A fundamental aspect of Capitalism is that there is a class which must sell their labour power on the market in order to sustain themselves, as they have no means of production themselves. Under pre-capitalist economic formations, even while there could still be classes, most people would own their own means of production with which they could directly produce for themselves their means of subsistence. The means of production under Capitalism however are owned by a minority in society, the Capitalists. This new arrangement, historically specific to Capitalism, was established through what’s referred to as primitive accumulation – essentially the forceful appropriation of tools and land from the peasants to the ruling classes of the time, which have then over the centuries been exchanged around between different Capitalists. As the working class now has no means of production for themselves, in order to sustain themselves they must become employed by someone who does own means of production and receive a wage for their labour. However, labour itself is not something tangible, and cannot be sold, so instead workers sell their ability to labour, referred to as their labour power. Here, labour power is treated as a commodity – a good to be sold. Like any commodity then, it has a cost of production, and this is just the cost of subsistence for the worker providing the labour. However, labour power is a very unique commodity, as it directly involves human interests and therefore is subjected to attempts to raise the value through acts of class struggle, like for example strikes. At it’s most basic, wages cover food, rent and transport, however in first world countries where there have been many decades of class struggle, this base line cost of subsistence has been risen to include more and more luxuries, which is why Capitalists have been forced to start purchasing labour power in third world countries where this dynamic of class struggle for higher wages has not yet played out. As we’ve established, workers sell their labour power, and they do so in measurements of time. For instance, their may exchange twelve hours of labour power for a wage that covers their subsistence. The Capitalist then has this full twelve hours to extract as much value from the worker’s labour power as possible. From the point of view of the Capitalist, they invest the capital of raw materials, wages and tools, ie all the money that will go towards creating more money. In order to make a profit, they must first recover all the invested value in production, and then all value created by labour after this point of breaking even is considered a surplus. As such, enough commodities may have been produced to cover the cost of investment at only eight hours of labouring, however the worker has sold their labour power for twelve hours, making these last four hours dedicated to creating surplus value that is retained by the Capitalist. As such, the worker produces more than what they are paid in wages, and are exploited. So, to summarize, the origin or profits are the surplus labour extracted by workers after they have paid off their own wages.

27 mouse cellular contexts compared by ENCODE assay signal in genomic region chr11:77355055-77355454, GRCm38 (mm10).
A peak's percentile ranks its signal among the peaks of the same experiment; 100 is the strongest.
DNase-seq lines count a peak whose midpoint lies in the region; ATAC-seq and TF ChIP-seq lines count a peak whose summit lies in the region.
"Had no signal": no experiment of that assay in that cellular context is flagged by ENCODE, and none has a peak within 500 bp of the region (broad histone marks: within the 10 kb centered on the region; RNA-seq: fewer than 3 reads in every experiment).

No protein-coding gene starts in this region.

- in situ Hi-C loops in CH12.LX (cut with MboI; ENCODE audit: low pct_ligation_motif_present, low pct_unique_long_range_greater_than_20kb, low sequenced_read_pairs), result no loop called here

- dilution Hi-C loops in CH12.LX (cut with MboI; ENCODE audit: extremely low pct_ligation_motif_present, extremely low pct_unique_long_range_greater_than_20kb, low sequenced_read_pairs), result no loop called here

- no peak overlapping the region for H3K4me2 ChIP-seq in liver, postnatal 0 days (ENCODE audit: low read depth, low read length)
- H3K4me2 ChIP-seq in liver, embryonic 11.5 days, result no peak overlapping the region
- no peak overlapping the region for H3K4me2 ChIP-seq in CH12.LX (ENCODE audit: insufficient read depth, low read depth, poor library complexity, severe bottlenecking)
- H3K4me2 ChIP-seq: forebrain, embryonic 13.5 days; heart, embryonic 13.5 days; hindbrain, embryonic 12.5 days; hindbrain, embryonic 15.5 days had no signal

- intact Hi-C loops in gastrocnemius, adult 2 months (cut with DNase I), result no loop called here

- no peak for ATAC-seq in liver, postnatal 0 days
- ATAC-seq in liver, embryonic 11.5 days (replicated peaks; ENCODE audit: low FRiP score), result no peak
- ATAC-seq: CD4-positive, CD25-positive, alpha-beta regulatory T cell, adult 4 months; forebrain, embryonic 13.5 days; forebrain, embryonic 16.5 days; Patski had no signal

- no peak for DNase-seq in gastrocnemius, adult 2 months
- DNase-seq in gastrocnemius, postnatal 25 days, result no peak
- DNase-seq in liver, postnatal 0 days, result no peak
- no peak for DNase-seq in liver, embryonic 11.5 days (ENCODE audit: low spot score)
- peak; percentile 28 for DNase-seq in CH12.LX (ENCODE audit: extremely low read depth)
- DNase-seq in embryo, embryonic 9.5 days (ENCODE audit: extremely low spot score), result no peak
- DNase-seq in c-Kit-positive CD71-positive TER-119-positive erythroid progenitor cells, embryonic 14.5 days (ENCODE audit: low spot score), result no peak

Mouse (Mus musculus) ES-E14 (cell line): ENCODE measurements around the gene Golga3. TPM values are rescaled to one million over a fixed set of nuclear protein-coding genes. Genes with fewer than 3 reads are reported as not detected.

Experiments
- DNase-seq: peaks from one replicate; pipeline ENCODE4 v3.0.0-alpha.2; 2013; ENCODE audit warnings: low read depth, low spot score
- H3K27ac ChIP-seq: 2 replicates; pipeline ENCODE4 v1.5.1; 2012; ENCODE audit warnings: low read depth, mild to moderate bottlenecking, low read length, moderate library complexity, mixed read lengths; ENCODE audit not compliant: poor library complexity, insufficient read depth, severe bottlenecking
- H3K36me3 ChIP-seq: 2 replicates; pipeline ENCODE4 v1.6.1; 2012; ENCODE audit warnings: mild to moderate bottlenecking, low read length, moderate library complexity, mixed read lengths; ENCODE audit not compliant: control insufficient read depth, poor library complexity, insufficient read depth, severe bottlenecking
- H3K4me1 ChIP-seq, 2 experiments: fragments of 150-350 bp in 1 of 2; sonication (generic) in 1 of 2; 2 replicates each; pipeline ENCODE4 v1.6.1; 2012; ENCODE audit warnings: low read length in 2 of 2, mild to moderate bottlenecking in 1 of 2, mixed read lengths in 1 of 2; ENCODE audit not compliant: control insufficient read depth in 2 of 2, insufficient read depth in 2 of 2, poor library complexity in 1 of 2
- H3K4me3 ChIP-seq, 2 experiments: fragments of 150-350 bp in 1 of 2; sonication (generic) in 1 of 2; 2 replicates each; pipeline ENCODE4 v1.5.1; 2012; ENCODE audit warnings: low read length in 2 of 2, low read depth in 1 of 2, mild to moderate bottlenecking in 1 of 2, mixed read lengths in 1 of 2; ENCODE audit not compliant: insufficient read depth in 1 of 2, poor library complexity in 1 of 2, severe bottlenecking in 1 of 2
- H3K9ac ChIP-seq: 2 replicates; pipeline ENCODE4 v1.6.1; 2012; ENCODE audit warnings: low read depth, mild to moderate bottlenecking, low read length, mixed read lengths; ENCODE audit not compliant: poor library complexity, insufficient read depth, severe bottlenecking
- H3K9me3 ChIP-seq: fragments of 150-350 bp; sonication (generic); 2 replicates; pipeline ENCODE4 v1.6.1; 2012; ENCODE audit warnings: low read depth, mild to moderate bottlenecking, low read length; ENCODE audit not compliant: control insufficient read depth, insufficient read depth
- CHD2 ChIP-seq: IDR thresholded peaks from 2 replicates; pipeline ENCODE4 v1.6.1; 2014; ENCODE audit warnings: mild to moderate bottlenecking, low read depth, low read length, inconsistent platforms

Conclusions of Marx’s Value Theory:
If you’ve managed to keep up through this point into the video, then congratulations, however you may be wondering – what can you actually do with any of this? How does it relate to the real world? Well, it’s from the law of value that Marx was able to make predictions about the development of the Capitalist economy as a whole. While we can’t explain each one in detail here, we can briefly outline the ones that are key and how we might see them in the world we live in.